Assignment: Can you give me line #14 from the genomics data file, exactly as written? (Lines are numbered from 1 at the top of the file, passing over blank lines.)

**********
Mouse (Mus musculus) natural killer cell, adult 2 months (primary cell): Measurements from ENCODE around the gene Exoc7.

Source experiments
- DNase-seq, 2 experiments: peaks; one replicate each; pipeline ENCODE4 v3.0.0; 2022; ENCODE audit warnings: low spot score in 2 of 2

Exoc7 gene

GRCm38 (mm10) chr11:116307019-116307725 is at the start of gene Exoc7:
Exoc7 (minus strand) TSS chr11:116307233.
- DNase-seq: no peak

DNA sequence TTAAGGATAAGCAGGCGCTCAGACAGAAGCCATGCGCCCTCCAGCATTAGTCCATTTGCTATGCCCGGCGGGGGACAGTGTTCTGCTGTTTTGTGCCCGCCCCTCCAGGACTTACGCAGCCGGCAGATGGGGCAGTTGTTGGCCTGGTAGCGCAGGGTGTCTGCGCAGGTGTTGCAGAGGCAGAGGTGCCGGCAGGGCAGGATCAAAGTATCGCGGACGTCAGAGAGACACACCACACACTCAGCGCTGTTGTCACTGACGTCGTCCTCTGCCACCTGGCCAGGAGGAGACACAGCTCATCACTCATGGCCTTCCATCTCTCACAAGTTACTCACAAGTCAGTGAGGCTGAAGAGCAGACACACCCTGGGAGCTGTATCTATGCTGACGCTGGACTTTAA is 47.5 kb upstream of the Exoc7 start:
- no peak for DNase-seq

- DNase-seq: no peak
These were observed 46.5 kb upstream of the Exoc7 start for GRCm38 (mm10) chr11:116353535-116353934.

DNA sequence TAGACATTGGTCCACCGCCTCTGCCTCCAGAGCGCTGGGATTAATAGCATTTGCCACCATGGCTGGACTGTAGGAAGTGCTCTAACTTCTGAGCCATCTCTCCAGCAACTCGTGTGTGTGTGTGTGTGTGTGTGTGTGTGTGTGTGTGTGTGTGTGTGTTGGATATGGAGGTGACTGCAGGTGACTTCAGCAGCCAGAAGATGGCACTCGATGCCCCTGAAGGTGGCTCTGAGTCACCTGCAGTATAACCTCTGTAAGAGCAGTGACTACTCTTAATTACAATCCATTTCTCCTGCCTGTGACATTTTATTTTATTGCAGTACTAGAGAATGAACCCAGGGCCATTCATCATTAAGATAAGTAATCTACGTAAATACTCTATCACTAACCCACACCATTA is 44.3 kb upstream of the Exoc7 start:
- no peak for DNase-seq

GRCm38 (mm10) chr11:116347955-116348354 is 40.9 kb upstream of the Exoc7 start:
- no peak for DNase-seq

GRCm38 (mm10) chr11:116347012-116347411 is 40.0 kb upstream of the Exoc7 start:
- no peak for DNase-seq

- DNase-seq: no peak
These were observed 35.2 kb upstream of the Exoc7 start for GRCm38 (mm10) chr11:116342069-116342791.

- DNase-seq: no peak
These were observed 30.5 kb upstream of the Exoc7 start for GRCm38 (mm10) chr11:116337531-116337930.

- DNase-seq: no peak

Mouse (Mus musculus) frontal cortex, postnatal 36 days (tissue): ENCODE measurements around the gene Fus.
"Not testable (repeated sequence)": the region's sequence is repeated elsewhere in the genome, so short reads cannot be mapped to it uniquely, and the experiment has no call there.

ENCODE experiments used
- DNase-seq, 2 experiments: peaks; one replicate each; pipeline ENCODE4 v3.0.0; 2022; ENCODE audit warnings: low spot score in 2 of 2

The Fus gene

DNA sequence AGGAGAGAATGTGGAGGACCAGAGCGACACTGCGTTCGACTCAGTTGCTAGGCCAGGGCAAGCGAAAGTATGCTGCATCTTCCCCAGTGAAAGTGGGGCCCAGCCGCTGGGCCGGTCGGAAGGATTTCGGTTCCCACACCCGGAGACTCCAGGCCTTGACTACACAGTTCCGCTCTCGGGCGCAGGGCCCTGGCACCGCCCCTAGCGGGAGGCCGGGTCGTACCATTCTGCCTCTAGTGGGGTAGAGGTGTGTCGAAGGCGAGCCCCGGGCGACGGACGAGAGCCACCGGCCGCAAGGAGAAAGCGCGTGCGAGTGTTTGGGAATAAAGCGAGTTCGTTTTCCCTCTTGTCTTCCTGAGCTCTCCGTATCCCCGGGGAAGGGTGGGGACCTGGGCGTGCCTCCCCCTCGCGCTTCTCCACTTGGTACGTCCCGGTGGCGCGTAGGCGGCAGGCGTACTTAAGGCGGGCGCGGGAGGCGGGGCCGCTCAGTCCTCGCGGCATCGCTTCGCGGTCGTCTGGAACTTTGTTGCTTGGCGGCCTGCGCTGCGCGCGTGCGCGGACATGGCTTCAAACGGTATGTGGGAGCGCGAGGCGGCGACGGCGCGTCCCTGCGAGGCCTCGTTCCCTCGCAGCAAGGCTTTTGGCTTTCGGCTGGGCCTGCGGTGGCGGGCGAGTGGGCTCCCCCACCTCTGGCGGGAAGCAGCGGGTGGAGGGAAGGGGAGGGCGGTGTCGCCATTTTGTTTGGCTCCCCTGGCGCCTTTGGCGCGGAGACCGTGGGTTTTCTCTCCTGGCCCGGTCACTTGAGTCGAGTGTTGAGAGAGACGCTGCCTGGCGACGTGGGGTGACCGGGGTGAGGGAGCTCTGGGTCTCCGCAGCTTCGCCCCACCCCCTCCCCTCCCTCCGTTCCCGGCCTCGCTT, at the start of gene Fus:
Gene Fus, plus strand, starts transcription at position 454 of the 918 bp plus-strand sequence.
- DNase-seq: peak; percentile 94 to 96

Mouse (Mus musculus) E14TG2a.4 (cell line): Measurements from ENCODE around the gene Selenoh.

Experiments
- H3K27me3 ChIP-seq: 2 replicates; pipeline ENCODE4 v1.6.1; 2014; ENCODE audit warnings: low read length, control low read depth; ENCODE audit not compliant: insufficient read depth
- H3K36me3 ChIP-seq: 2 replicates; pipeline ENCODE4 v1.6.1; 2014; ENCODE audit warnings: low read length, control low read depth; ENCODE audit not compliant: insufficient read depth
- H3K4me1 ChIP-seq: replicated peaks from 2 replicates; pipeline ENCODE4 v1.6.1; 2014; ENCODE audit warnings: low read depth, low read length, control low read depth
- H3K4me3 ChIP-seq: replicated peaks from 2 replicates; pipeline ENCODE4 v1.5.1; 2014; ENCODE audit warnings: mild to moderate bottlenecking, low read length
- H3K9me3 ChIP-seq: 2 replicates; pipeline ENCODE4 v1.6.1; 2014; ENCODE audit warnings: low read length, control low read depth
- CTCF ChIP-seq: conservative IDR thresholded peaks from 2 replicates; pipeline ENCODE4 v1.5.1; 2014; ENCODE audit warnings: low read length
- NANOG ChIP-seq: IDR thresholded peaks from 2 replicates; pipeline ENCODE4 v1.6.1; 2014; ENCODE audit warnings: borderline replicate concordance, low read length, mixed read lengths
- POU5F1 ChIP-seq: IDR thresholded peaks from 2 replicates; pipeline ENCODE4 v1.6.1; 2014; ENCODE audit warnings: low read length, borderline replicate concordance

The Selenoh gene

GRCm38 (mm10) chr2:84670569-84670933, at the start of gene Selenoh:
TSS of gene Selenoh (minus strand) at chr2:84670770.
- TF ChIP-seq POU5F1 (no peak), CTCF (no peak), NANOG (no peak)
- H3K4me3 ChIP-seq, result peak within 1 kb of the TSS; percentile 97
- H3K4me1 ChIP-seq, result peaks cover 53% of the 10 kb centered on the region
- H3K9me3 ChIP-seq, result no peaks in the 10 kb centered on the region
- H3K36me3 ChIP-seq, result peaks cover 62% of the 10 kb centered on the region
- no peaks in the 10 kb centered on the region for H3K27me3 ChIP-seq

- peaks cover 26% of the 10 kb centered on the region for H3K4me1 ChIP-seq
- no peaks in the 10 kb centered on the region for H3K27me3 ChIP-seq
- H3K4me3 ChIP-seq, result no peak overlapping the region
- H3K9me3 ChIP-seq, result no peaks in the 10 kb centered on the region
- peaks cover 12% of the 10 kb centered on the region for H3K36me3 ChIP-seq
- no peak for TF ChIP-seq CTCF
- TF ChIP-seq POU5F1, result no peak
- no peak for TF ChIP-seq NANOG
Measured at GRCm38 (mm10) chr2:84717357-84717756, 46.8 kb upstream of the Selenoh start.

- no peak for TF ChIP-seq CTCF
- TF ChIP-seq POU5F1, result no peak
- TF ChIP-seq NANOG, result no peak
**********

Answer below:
GRCm38 (mm10) chr11:116347955-116348354 is 40.9 kb upstream of the Exoc7 start: